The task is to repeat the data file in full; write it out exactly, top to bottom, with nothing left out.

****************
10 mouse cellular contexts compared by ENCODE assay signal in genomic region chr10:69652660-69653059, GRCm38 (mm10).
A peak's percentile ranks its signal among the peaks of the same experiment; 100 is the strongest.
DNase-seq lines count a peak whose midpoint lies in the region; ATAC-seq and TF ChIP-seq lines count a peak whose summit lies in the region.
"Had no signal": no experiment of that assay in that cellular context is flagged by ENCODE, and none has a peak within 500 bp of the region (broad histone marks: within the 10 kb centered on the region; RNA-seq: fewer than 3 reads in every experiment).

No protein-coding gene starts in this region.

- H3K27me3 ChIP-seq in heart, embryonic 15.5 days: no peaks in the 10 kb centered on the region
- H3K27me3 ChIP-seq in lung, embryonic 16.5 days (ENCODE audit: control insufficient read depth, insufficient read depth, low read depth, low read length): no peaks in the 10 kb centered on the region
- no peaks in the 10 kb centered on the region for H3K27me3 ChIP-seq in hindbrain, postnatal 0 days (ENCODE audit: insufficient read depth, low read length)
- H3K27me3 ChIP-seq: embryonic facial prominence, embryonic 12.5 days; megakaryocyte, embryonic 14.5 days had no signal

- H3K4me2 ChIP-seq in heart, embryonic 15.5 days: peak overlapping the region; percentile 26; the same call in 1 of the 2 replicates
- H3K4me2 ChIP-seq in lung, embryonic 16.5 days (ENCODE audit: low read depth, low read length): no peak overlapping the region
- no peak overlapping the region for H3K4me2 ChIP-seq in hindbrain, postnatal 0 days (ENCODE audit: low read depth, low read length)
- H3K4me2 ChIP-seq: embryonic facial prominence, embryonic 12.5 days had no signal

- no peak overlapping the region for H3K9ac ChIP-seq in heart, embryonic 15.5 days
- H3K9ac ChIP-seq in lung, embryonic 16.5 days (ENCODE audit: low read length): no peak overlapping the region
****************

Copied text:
10 mouse cellular contexts compared by ENCODE assay signal in genomic region chr10:69652660-69653059, GRCm38 (mm10).
A peak's percentile ranks its signal among the peaks of the same experiment; 100 is the strongest.
DNase-seq lines count a peak whose midpoint lies in the region; ATAC-seq and TF ChIP-seq lines count a peak whose summit lies in the region.
"Had no signal": no experiment of that assay in that cellular context is flagged by ENCODE, and none has a peak within 500 bp of the region (broad histone marks: within the 10 kb centered on the region; RNA-seq: fewer than 3 reads in every experiment).

No protein-coding gene starts in this region.

- H3K27me3 ChIP-seq in heart, embryonic 15.5 days: no peaks in the 10 kb centered on the region
- H3K27me3 ChIP-seq in lung, embryonic 16.5 days (ENCODE audit: control insufficient read depth, insufficient read depth, low read depth, low read length): no peaks in the 10 kb centered on the region
- no peaks in the 10 kb centered on the region for H3K27me3 ChIP-seq in hindbrain, postnatal 0 days (ENCODE audit: insufficient read depth, low read length)
- H3K27me3 ChIP-seq: embryonic facial prominence, embryonic 12.5 days; megakaryocyte, embryonic 14.5 days had no signal

- H3K4me2 ChIP-seq in heart, embryonic 15.5 days: peak overlapping the region; percentile 26; the same call in 1 of the 2 replicates
- H3K4me2 ChIP-seq in lung, embryonic 16.5 days (ENCODE audit: low read depth, low read length): no peak overlapping the region
- no peak overlapping the region for H3K4me2 ChIP-seq in hindbrain, postnatal 0 days (ENCODE audit: low read depth, low read length)
- H3K4me2 ChIP-seq: embryonic facial prominence, embryonic 12.5 days had no signal

- no peak overlapping the region for H3K9ac ChIP-seq in heart, embryonic 15.5 days
- H3K9ac ChIP-seq in lung, embryonic 16.5 days (ENCODE audit: low read length): no peak overlapping the region